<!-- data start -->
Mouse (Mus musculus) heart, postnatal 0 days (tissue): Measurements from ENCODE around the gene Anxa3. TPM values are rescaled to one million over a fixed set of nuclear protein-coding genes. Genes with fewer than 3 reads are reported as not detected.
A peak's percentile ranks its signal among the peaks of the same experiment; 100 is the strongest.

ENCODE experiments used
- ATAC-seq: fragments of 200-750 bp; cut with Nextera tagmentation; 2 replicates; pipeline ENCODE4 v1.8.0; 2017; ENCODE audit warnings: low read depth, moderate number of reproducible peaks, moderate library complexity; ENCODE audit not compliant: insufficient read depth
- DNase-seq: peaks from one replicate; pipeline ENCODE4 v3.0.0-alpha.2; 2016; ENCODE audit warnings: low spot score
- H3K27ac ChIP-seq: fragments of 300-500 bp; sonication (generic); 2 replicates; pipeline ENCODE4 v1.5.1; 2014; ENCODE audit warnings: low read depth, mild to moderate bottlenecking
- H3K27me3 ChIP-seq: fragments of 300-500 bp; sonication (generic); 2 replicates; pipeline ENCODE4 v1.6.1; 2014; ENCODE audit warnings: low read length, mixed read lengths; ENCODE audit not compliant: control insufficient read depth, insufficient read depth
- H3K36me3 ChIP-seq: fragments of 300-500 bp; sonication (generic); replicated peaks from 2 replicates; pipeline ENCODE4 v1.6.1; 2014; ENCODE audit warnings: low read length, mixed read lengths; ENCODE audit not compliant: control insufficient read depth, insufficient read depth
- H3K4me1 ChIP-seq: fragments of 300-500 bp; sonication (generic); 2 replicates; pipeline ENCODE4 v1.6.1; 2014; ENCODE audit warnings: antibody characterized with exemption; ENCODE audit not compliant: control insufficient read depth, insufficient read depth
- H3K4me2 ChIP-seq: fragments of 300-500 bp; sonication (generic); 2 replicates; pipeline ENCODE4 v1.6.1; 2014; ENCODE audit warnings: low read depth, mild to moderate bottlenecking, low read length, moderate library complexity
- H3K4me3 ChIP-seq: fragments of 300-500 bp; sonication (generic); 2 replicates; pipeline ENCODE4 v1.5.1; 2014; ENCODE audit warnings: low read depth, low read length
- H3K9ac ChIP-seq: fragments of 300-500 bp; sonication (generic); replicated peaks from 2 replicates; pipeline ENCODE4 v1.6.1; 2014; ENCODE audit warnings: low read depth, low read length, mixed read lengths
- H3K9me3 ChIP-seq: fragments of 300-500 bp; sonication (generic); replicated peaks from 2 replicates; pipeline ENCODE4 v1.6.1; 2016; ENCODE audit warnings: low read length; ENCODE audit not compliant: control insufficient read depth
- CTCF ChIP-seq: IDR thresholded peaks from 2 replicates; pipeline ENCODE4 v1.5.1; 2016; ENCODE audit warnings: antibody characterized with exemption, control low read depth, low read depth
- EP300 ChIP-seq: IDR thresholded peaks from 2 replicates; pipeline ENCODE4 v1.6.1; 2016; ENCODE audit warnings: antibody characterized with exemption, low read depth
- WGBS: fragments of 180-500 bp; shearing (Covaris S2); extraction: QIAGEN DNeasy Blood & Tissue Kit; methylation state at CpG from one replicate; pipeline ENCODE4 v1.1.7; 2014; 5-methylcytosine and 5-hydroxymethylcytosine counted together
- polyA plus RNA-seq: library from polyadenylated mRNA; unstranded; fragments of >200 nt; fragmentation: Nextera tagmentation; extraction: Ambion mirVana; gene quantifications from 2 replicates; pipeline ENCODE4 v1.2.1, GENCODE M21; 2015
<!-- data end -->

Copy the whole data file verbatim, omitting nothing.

Mouse (Mus musculus) heart, postnatal 0 days (tissue): Measurements from ENCODE around the gene Anxa3. TPM values are rescaled to one million over a fixed set of nuclear protein-coding genes. Genes with fewer than 3 reads are reported as not detected.
A peak's percentile ranks its signal among the peaks of the same experiment; 100 is the strongest.

ENCODE experiments used
- ATAC-seq: fragments of 200-750 bp; cut with Nextera tagmentation; 2 replicates; pipeline ENCODE4 v1.8.0; 2017; ENCODE audit warnings: low read depth, moderate number of reproducible peaks, moderate library complexity; ENCODE audit not compliant: insufficient read depth
- DNase-seq: peaks from one replicate; pipeline ENCODE4 v3.0.0-alpha.2; 2016; ENCODE audit warnings: low spot score
- H3K27ac ChIP-seq: fragments of 300-500 bp; sonication (generic); 2 replicates; pipeline ENCODE4 v1.5.1; 2014; ENCODE audit warnings: low read depth, mild to moderate bottlenecking
- H3K27me3 ChIP-seq: fragments of 300-500 bp; sonication (generic); 2 replicates; pipeline ENCODE4 v1.6.1; 2014; ENCODE audit warnings: low read length, mixed read lengths; ENCODE audit not compliant: control insufficient read depth, insufficient read depth
- H3K36me3 ChIP-seq: fragments of 300-500 bp; sonication (generic); replicated peaks from 2 replicates; pipeline ENCODE4 v1.6.1; 2014; ENCODE audit warnings: low read length, mixed read lengths; ENCODE audit not compliant: control insufficient read depth, insufficient read depth
- H3K4me1 ChIP-seq: fragments of 300-500 bp; sonication (generic); 2 replicates; pipeline ENCODE4 v1.6.1; 2014; ENCODE audit warnings: antibody characterized with exemption; ENCODE audit not compliant: control insufficient read depth, insufficient read depth
- H3K4me2 ChIP-seq: fragments of 300-500 bp; sonication (generic); 2 replicates; pipeline ENCODE4 v1.6.1; 2014; ENCODE audit warnings: low read depth, mild to moderate bottlenecking, low read length, moderate library complexity
- H3K4me3 ChIP-seq: fragments of 300-500 bp; sonication (generic); 2 replicates; pipeline ENCODE4 v1.5.1; 2014; ENCODE audit warnings: low read depth, low read length
- H3K9ac ChIP-seq: fragments of 300-500 bp; sonication (generic); replicated peaks from 2 replicates; pipeline ENCODE4 v1.6.1; 2014; ENCODE audit warnings: low read depth, low read length, mixed read lengths
- H3K9me3 ChIP-seq: fragments of 300-500 bp; sonication (generic); replicated peaks from 2 replicates; pipeline ENCODE4 v1.6.1; 2016; ENCODE audit warnings: low read length; ENCODE audit not compliant: control insufficient read depth
- CTCF ChIP-seq: IDR thresholded peaks from 2 replicates; pipeline ENCODE4 v1.5.1; 2016; ENCODE audit warnings: antibody characterized with exemption, control low read depth, low read depth
- EP300 ChIP-seq: IDR thresholded peaks from 2 replicates; pipeline ENCODE4 v1.6.1; 2016; ENCODE audit warnings: antibody characterized with exemption, low read depth
- WGBS: fragments of 180-500 bp; shearing (Covaris S2); extraction: QIAGEN DNeasy Blood & Tissue Kit; methylation state at CpG from one replicate; pipeline ENCODE4 v1.1.7; 2014; 5-methylcytosine and 5-hydroxymethylcytosine counted together
- polyA plus RNA-seq: library from polyadenylated mRNA; unstranded; fragments of >200 nt; fragmentation: Nextera tagmentation; extraction: Ambion mirVana; gene quantifications from 2 replicates; pipeline ENCODE4 v1.2.1, GENCODE M21; 2015